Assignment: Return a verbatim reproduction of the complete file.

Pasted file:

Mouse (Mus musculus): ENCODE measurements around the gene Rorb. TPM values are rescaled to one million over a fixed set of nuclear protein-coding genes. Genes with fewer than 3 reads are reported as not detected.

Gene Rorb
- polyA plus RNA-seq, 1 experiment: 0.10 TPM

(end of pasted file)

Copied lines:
Mouse (Mus musculus): ENCODE measurements around the gene Rorb. TPM values are rescaled to one million over a fixed set of nuclear protein-coding genes. Genes with fewer than 3 reads are reported as not detected.

Gene Rorb
- polyA plus RNA-seq, 1 experiment: 0.10 TPM